Graduated from Swinburne with a Bachelor of Multimedia and is Co-founder and Director, Creative Services of digital agency August
Words by Lucinda Schmidt. Reading time: 6 minutes, 34 seconds.
Zoë Warne’s entrepreneurial spirit surfaced early on. From the age of six, she door-knocked neighbours every Saturday morning, selling her mother’s home-baked bread, quickly realising she had a captive market for promoting her own greeting cards.
‘I loved painting and I’d make dozens of cards in the lead up to Valentine’s Day and Christmas and stick them in the bread basket among the warm crusty loaves,’ she says. ‘Even if I sold just one or two cards, it meant more spending money at the lolly shop – but I also set aside some to invest back into buying more art supplies.’
Starting out at Swinburne
Those formative lessons in planning and reinvestment proved invaluable when Zoë co-founded digital agency August in 2005. It’s now considered one of Australia’s top digital media specialists, employing about 30 people to help clients with strategy, web development, branding and online marketing. Zoë founded August at age 23, just one year after finishing her multimedia degree at Swinburne.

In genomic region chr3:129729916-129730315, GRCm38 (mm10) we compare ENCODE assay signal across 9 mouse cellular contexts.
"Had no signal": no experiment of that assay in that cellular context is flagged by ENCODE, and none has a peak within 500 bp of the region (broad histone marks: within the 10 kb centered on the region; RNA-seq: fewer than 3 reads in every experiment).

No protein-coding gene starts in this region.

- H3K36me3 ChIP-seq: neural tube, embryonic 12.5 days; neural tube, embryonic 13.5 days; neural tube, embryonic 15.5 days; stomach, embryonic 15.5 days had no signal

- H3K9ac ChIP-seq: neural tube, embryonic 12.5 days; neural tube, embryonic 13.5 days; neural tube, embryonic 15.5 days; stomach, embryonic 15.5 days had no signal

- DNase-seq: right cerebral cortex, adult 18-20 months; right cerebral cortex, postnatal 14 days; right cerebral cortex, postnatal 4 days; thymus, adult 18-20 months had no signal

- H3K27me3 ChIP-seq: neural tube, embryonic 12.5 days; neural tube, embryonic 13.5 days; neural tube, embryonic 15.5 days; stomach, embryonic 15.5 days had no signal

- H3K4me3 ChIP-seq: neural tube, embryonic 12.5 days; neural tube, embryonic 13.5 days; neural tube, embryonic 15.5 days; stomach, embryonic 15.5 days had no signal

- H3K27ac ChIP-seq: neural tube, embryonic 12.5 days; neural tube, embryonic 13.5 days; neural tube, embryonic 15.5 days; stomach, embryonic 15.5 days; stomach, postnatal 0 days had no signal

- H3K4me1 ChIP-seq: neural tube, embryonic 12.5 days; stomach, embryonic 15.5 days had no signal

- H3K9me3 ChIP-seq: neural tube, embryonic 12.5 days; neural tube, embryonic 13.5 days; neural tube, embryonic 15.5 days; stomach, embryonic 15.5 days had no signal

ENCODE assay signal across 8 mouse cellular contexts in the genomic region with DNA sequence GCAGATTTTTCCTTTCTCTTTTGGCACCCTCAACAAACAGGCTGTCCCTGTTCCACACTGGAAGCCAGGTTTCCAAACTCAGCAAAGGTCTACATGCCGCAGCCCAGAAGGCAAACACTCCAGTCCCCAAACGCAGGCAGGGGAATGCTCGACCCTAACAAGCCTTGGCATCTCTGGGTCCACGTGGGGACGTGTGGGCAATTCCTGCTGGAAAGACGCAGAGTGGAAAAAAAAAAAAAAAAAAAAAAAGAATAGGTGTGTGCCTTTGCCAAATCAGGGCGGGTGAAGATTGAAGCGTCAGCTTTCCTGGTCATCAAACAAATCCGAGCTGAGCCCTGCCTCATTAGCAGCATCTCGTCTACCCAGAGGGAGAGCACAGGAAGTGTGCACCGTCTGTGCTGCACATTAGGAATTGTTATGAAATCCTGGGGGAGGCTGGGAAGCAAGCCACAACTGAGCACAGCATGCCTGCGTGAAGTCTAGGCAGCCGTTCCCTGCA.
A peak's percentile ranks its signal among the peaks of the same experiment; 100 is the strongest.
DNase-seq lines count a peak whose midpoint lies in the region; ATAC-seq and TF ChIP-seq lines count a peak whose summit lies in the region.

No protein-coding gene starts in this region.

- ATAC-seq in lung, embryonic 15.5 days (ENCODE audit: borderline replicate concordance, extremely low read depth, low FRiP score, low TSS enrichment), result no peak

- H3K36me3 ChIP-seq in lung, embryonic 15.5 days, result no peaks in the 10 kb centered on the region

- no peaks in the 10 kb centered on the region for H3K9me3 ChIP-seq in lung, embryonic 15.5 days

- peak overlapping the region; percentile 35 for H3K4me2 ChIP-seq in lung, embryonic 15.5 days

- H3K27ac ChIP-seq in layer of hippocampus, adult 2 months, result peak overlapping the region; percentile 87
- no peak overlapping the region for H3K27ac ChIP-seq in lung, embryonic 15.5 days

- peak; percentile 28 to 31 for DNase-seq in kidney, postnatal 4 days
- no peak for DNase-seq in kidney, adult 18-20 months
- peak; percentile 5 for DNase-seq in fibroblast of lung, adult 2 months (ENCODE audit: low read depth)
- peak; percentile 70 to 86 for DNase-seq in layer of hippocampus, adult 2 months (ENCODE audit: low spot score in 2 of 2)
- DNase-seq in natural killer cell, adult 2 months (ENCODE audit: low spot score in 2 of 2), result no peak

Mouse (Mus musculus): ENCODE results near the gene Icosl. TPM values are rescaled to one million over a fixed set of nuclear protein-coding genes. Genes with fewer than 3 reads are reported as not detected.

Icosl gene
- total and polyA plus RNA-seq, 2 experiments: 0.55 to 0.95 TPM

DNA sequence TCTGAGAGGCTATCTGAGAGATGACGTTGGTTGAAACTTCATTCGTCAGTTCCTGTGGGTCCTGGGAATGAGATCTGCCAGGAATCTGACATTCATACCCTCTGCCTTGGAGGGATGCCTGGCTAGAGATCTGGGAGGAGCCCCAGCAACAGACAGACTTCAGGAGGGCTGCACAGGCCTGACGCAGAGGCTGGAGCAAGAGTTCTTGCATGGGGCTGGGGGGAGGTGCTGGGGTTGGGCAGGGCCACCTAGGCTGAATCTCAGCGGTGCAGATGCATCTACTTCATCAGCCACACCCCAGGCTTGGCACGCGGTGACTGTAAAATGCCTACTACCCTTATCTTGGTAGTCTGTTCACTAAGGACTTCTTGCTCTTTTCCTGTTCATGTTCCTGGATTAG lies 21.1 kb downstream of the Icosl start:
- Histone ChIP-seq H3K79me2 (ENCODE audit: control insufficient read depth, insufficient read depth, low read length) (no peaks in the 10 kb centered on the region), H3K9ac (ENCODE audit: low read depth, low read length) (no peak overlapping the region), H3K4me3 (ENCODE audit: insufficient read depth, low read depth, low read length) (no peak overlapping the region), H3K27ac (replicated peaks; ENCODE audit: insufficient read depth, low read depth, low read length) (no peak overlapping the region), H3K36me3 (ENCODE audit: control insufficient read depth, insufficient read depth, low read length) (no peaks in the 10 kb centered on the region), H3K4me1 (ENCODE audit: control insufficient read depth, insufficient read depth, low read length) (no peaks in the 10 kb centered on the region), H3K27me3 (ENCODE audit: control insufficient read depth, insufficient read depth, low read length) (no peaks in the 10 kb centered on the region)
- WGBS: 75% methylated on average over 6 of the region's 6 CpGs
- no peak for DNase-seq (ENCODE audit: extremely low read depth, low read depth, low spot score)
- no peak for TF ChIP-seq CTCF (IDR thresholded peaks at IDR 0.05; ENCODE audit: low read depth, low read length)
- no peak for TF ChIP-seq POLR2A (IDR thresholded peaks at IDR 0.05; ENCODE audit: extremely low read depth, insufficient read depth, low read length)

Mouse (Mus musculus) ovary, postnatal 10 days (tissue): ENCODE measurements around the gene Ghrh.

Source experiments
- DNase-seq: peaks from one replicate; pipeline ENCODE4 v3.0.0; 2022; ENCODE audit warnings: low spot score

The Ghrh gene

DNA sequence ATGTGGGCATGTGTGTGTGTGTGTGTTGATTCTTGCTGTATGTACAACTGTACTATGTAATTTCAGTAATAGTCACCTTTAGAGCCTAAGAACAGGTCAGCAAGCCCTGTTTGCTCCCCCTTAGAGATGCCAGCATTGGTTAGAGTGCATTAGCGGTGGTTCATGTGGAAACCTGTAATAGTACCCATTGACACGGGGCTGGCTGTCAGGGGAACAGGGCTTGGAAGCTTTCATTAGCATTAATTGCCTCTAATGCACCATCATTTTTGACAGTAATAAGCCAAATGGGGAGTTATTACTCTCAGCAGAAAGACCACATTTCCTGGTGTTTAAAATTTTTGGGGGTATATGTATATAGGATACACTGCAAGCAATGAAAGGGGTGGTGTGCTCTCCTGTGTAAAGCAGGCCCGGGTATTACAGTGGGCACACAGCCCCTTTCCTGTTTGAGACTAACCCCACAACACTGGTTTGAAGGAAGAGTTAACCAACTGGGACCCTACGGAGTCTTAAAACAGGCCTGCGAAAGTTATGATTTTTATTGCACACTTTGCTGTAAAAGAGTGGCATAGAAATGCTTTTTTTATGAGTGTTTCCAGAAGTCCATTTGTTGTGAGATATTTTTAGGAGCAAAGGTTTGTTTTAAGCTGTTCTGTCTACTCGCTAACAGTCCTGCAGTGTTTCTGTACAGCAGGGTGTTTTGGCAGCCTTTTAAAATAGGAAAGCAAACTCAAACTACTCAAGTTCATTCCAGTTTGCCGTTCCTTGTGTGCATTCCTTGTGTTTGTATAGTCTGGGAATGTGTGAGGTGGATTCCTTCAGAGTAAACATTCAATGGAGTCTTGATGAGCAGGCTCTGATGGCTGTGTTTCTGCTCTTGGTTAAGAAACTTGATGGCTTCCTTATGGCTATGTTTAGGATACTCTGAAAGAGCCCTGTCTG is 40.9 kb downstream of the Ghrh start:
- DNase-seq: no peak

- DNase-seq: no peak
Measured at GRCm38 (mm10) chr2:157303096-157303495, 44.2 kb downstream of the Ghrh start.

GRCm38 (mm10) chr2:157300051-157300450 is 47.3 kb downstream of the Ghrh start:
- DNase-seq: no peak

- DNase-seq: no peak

‘I had incredible lecturers … who made a huge difference to how engaged we were with the material we were studying.’
She had toyed with the idea of doing a fine arts degree, but felt herself drawn towards technology’s seemingly limitless potential for design, impact and reach. ‘I asked people I respected in design and business where they’d recommend and they told me Swinburne had a strong reputation in communications and graphic design,’ she says. Swinburne’s then new Bachelor of Multimedia seemed to have been tailor-made.
‘I had incredible lecturers, such as (media and telecommunications expert) Professor Trevor Barr, who made a huge difference to how engaged we were with the material we were studying,’ Zoë says. She was also excited by how many lecturers were working professionals in their field. ‘One of my lecturers, Tim Kentley-Klay, is now running a ground-breaking robotics company (Zoox) in the US, working on autonomous car projects – pretty awesome stuff,’ she says.
Invaluable experience in industry
Throughout her degree, Zoë sought out real-life business experiences. She set up a graphic and web design business, Boardwalk Enterprises, when she finished school, to help fund her university studies. It was a division of her step-father’s consulting company and he made her a director so she could learn the ropes. ‘I learnt a lot about administration, bookkeeping and all the unsexy side of business from a young age, which set me up well for later,’ she says.